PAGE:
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NAIC Ready To Release A New Suitability Model

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NAIC Ready To Release A New Suitability Model


A new working draft to address the suitable sale of products is ready for public exposure and comment, says Utah Insurance Commissioner Merwin Stewart, who is spearheading the effort for the National Association of Insurance Commissioners.

The new draft, which will be released in the next few days, according to Stewart, is a model act and model regulation that focuses on suitability of sales to senior citizens who are “more vulnerable” to unsuitable sales.

The decision that the draft was ready for release was made during a regulators call on Feb. 20. The new model takes a more narrow approach than the broader approach taken in the development of a previous model developed by the NAIC.

That version of the suitability model, the Life Insurance and Annuities Suitability model act and regulation, was opposed by insurers, producers, consumer advocates and some regulators. Consequently, regulators at the NAIC began work on a new document.

Uniformity is one of the goals the new model is striving for, Stewart told National Underwriter.

“We have a good talking document,” he says. That talking will start when the public has the opportunity to discuss the new draft during the spring meeting of the NAIC in Atlanta next month.

Both insurers and producers are held responsible for the suitable sales of products in the new draft, Stewart says. Responsibility is determined by looking at the “facts and circumstances” in each case, he adds.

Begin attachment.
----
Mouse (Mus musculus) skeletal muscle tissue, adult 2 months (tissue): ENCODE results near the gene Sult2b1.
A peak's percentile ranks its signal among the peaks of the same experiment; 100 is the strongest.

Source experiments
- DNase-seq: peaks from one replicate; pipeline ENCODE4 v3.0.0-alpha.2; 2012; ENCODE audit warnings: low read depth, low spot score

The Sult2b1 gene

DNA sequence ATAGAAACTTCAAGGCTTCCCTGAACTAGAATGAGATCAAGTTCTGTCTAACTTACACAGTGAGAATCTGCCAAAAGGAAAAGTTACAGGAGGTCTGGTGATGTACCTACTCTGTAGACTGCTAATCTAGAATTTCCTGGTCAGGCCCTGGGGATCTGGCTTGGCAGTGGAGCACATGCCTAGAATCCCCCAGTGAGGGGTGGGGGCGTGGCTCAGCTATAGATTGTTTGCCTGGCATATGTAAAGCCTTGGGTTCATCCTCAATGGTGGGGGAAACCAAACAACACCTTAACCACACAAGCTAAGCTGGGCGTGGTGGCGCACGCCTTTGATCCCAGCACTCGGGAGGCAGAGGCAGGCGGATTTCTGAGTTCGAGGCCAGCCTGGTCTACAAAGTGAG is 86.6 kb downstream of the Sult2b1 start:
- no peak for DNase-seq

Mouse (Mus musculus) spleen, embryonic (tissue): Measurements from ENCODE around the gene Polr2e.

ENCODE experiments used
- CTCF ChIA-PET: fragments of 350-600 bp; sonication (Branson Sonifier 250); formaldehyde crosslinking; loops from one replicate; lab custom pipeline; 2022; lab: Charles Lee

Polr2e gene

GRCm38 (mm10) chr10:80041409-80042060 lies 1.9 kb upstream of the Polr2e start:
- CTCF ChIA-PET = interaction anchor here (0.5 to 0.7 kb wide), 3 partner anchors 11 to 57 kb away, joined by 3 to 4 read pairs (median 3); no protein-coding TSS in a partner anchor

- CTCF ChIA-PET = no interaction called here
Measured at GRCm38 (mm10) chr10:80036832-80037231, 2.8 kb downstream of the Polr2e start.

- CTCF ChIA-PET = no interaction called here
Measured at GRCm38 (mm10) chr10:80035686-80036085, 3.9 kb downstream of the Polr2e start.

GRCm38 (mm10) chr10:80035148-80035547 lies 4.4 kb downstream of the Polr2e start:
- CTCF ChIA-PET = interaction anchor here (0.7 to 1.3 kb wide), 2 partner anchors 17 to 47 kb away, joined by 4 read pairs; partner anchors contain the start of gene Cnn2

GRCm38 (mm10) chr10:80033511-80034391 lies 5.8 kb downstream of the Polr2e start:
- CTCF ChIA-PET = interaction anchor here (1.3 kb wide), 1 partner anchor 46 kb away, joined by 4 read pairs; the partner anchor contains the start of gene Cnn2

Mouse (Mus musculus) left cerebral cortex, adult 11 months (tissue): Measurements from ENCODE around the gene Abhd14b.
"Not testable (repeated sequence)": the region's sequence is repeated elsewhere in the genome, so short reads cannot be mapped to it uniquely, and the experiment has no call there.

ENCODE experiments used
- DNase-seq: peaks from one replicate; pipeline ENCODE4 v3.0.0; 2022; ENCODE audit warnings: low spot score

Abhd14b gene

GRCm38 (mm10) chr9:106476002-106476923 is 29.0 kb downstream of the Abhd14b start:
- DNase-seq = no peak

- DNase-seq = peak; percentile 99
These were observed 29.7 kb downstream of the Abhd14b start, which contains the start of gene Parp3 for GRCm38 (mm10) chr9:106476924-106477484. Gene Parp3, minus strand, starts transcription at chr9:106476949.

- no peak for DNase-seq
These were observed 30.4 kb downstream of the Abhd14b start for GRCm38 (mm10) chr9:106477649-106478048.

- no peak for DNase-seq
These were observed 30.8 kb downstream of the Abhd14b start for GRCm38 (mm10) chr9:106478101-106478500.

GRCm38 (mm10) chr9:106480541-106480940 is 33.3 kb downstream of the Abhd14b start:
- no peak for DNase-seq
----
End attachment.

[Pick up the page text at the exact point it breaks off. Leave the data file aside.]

The issue of responsibility was a major point of contention during the development of the last draft of a suitability model. Producers had said that wording in the previous draft would have held them accountable for suitability and not made insurers responsible. Insurers had contended that that was not the case.

Software that would flag unsuitable sales is not a part of the model, Stewart says. However, he notes that if a company wants to use such software it is currently available in the marketplace.

Stewart says that if a company does not have the confidence that it can meet suitability standards, then it should consider such a tool. The NAIC will not make any specific suggestions or recommendations on software, he stresses.

The goal of the new model regulation and act, according to Stewart, is not to set up a best practices approach, but, rather to “set up minimum standards and requirements on them [the standards] to be assured that standards are met.”

Reproduced from National Underwriter Edition, February 24, 2003. Copyright 2003 by The National Underwriter Company in the serial publication. All rights reserved.Copyright in this article as an independent work may be held by the author.